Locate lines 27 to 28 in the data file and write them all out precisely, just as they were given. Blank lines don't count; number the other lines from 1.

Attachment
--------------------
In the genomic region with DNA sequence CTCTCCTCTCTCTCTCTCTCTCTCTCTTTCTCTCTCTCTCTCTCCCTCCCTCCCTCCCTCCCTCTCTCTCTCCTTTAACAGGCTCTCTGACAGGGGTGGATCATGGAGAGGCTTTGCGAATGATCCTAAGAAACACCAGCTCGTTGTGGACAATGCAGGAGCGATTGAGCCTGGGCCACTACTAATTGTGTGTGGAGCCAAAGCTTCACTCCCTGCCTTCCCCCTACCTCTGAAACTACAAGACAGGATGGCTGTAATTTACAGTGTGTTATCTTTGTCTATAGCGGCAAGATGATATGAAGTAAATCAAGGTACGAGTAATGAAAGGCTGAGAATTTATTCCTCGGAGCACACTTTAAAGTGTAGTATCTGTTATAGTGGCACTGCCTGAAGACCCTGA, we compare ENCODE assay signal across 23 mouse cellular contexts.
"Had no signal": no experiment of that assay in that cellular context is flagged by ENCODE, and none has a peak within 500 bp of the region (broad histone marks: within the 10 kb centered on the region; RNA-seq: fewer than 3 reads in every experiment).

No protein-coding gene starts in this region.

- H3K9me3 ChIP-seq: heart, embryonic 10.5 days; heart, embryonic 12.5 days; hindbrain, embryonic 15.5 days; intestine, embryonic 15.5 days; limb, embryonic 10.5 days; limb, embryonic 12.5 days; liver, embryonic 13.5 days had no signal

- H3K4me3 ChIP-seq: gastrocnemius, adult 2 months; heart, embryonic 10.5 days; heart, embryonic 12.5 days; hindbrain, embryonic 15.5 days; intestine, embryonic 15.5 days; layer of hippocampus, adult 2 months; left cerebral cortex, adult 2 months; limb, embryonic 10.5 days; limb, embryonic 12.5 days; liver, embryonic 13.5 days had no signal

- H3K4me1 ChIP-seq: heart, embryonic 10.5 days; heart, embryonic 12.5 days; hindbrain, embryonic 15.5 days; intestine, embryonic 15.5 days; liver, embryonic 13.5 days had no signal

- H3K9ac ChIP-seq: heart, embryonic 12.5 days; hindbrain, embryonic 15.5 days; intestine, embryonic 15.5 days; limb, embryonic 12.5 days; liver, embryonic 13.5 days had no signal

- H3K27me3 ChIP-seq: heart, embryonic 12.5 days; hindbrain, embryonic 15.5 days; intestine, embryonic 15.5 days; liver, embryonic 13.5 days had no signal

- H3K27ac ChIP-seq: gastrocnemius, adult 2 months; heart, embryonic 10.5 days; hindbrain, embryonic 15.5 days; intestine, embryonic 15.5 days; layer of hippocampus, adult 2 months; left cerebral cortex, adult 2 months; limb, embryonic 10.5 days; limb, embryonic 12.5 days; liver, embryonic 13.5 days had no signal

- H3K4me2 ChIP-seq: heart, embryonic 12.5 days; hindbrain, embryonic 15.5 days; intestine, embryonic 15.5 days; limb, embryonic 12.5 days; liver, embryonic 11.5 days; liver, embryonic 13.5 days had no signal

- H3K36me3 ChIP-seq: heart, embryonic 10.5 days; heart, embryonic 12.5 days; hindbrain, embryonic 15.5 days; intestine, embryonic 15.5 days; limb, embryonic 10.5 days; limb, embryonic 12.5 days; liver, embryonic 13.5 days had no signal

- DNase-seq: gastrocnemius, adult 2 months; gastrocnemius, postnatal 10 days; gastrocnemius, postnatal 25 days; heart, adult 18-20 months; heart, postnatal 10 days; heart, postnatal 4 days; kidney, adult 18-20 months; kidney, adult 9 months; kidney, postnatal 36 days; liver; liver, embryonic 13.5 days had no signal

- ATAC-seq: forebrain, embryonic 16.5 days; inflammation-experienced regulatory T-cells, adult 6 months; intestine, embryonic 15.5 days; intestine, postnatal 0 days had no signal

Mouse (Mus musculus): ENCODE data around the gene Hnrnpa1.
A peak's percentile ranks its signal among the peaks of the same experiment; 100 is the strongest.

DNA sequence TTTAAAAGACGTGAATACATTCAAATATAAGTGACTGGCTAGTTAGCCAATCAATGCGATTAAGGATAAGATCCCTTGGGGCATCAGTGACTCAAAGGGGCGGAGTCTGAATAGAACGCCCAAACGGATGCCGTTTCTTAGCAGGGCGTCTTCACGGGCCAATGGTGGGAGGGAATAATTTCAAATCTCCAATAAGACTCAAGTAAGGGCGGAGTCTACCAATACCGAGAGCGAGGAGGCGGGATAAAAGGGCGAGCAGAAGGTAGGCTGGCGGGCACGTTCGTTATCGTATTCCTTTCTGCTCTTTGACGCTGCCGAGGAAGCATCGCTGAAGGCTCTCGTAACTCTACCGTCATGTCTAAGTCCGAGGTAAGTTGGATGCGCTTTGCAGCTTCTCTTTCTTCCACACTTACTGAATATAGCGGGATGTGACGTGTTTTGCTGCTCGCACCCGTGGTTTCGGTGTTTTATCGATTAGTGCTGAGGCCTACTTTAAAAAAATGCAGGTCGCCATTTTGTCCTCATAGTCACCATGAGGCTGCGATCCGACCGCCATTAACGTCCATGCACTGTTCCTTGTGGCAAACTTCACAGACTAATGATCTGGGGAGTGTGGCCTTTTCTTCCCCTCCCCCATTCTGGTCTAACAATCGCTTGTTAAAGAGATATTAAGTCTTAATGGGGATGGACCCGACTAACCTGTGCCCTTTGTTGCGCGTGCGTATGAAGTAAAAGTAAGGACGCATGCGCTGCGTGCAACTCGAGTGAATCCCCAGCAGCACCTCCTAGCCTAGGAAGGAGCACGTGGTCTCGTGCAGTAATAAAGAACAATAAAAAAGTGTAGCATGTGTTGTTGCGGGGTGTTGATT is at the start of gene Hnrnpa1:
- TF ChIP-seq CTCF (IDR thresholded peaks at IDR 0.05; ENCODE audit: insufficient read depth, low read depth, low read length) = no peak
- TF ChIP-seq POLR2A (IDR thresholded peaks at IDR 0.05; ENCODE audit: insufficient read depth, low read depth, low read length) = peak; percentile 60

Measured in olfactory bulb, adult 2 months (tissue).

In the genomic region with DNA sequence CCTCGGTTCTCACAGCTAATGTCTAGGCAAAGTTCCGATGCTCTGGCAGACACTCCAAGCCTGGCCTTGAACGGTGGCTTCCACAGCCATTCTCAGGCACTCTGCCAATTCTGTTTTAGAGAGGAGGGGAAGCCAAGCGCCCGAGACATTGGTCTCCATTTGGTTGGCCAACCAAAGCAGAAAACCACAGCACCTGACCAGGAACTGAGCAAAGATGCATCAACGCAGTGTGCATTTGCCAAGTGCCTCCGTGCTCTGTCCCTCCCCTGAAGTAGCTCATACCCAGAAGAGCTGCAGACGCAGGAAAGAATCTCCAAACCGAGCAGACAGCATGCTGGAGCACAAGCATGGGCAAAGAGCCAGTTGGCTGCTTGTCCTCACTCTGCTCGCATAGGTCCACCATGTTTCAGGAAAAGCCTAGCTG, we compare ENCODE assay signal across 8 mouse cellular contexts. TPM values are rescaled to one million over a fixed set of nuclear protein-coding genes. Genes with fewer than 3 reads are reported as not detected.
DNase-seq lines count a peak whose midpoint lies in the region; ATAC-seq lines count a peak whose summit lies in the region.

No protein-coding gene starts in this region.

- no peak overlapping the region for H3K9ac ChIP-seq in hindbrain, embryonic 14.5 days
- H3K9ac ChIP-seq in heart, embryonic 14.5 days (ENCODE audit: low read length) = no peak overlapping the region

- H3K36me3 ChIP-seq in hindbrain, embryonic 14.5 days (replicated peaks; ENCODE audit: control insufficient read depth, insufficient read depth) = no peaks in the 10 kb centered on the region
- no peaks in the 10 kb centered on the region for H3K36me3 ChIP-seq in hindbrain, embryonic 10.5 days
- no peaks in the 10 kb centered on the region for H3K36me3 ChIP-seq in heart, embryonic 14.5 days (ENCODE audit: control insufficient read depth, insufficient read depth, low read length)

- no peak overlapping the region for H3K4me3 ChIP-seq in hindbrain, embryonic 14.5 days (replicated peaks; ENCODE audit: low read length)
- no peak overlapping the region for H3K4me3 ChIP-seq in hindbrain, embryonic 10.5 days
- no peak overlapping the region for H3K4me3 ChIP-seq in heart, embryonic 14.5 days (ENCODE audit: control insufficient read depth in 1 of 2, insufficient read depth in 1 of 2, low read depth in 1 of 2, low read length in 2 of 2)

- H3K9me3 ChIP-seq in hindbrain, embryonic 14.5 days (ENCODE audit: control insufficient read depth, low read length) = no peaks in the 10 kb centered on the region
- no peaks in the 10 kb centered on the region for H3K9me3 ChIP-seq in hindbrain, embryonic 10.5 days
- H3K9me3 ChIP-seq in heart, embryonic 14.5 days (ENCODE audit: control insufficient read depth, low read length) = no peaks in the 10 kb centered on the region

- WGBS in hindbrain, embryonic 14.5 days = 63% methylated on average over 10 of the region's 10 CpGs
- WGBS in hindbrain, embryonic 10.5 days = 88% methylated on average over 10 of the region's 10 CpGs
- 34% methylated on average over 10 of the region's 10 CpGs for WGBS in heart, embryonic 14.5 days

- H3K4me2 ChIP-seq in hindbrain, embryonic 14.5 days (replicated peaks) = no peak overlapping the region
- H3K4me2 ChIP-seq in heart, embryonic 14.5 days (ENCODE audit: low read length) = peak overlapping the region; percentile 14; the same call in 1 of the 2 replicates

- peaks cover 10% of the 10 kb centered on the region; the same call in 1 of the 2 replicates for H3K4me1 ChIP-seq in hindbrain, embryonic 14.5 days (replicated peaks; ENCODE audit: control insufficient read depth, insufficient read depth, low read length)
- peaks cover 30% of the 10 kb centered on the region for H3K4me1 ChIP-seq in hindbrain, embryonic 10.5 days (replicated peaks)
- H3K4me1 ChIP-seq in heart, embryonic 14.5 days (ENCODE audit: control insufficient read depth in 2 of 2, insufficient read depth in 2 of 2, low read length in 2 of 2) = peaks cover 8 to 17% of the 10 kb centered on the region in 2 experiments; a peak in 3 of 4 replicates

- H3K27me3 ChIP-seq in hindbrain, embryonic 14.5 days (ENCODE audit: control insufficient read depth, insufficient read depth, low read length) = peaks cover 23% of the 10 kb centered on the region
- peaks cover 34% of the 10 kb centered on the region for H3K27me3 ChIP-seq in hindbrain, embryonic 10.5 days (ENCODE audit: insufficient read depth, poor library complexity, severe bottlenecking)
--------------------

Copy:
- no peaks in the 10 kb centered on the region for H3K36me3 ChIP-seq in heart, embryonic 14.5 days (ENCODE audit: control insufficient read depth, insufficient read depth, low read length)

- no peak overlapping the region for H3K4me3 ChIP-seq in hindbrain, embryonic 14.5 days (replicated peaks; ENCODE audit: low read length)